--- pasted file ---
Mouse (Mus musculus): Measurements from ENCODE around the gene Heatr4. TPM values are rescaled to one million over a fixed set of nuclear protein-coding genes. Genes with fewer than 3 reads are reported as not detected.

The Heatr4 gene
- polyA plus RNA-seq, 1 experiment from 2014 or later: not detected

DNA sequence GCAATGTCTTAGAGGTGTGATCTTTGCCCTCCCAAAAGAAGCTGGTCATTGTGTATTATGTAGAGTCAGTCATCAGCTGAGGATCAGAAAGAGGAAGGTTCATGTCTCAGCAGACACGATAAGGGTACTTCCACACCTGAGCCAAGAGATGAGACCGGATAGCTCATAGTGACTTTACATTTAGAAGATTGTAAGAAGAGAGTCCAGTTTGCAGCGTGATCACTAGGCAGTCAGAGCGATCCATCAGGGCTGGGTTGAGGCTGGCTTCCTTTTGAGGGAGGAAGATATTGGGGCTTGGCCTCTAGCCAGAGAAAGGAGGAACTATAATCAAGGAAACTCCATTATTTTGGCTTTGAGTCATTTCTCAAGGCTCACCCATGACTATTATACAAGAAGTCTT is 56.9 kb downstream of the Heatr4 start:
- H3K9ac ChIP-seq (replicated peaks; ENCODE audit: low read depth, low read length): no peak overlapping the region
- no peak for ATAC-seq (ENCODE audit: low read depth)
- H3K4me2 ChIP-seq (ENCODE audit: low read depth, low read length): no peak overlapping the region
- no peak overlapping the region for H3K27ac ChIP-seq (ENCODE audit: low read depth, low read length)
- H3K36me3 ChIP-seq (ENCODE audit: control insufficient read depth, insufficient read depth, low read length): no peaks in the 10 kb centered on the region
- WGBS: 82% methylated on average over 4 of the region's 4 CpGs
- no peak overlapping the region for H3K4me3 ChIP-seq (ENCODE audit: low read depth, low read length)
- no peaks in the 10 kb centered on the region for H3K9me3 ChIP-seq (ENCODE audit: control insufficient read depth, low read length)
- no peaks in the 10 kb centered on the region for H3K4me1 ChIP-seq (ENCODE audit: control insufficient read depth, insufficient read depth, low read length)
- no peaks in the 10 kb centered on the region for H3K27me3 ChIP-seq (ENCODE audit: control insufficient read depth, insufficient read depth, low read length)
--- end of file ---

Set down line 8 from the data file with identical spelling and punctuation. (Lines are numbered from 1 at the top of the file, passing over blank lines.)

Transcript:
- no peak overlapping the region for H3K27ac ChIP-seq (ENCODE audit: low read depth, low read length)